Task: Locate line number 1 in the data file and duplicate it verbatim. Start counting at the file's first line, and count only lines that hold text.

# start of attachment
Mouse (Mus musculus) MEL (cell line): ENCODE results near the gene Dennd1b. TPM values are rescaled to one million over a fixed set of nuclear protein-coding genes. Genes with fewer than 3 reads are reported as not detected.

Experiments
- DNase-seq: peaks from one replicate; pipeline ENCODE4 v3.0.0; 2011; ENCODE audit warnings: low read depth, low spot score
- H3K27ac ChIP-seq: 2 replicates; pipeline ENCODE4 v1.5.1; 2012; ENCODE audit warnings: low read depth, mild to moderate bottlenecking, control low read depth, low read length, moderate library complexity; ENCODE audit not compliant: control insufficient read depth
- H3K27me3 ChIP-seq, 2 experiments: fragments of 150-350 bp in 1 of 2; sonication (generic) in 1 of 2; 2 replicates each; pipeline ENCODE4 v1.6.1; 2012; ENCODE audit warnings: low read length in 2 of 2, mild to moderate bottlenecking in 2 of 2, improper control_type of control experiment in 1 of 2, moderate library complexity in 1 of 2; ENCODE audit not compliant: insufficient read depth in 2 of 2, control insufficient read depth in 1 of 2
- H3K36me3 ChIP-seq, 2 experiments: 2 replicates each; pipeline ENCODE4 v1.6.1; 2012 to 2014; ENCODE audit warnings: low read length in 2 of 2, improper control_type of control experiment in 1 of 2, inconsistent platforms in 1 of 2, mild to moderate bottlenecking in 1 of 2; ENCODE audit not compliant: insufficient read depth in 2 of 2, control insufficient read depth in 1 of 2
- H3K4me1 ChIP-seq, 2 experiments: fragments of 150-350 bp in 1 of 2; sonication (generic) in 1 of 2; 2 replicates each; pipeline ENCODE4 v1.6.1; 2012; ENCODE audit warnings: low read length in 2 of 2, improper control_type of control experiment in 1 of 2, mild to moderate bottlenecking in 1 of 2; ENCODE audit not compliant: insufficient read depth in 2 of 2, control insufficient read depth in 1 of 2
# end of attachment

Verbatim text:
Mouse (Mus musculus) MEL (cell line): ENCODE results near the gene Dennd1b. TPM values are rescaled to one million over a fixed set of nuclear protein-coding genes. Genes with fewer than 3 reads are reported as not detected.